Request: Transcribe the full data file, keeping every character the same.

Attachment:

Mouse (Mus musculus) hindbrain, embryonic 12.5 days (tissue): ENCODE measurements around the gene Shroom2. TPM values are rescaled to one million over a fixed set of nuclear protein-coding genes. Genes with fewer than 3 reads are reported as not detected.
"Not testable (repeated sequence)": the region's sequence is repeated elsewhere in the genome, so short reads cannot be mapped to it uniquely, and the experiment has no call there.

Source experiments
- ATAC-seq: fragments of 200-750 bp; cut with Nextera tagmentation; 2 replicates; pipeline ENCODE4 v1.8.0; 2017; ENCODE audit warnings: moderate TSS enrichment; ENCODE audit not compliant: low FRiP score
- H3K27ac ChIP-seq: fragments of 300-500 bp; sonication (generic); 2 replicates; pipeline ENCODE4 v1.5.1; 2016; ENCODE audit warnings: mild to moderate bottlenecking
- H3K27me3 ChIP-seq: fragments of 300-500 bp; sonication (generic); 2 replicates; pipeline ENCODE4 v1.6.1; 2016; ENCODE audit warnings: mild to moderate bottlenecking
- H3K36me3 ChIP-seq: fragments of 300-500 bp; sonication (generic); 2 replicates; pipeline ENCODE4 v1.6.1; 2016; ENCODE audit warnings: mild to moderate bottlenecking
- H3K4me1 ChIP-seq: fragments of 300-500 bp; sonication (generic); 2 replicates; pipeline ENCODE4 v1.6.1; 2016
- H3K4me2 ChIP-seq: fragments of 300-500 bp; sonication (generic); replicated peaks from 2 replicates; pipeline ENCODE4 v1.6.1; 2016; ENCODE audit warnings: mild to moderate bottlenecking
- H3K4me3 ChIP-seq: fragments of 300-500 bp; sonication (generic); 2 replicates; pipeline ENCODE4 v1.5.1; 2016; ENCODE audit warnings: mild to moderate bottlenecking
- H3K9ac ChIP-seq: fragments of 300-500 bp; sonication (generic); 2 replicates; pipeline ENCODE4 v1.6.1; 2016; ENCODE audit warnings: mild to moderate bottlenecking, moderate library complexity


Mouse (Mus musculus) hindbrain, embryonic 12.5 days (tissue): ENCODE measurements around the gene Shroom2. TPM values are rescaled to one million over a fixed set of nuclear protein-coding genes. Genes with fewer than 3 reads are reported as not detected.
"Not testable (repeated sequence)": the region's sequence is repeated elsewhere in the genome, so short reads cannot be mapped to it uniquely, and the experiment has no call there.

Source experiments
- ATAC-seq: fragments of 200-750 bp; cut with Nextera tagmentation; 2 replicates; pipeline ENCODE4 v1.8.0; 2017; ENCODE audit warnings: moderate TSS enrichment; ENCODE audit not compliant: low FRiP score
- H3K27ac ChIP-seq: fragments of 300-500 bp; sonication (generic); 2 replicates; pipeline ENCODE4 v1.5.1; 2016; ENCODE audit warnings: mild to moderate bottlenecking
- H3K27me3 ChIP-seq: fragments of 300-500 bp; sonication (generic); 2 replicates; pipeline ENCODE4 v1.6.1; 2016; ENCODE audit warnings: mild to moderate bottlenecking
- H3K36me3 ChIP-seq: fragments of 300-500 bp; sonication (generic); 2 replicates; pipeline ENCODE4 v1.6.1; 2016; ENCODE audit warnings: mild to moderate bottlenecking
- H3K4me1 ChIP-seq: fragments of 300-500 bp; sonication (generic); 2 replicates; pipeline ENCODE4 v1.6.1; 2016
- H3K4me2 ChIP-seq: fragments of 300-500 bp; sonication (generic); replicated peaks from 2 replicates; pipeline ENCODE4 v1.6.1; 2016; ENCODE audit warnings: mild to moderate bottlenecking
- H3K4me3 ChIP-seq: fragments of 300-500 bp; sonication (generic); 2 replicates; pipeline ENCODE4 v1.5.1; 2016; ENCODE audit warnings: mild to moderate bottlenecking
- H3K9ac ChIP-seq: fragments of 300-500 bp; sonication (generic); 2 replicates; pipeline ENCODE4 v1.6.1; 2016; ENCODE audit warnings: mild to moderate bottlenecking, moderate library complexity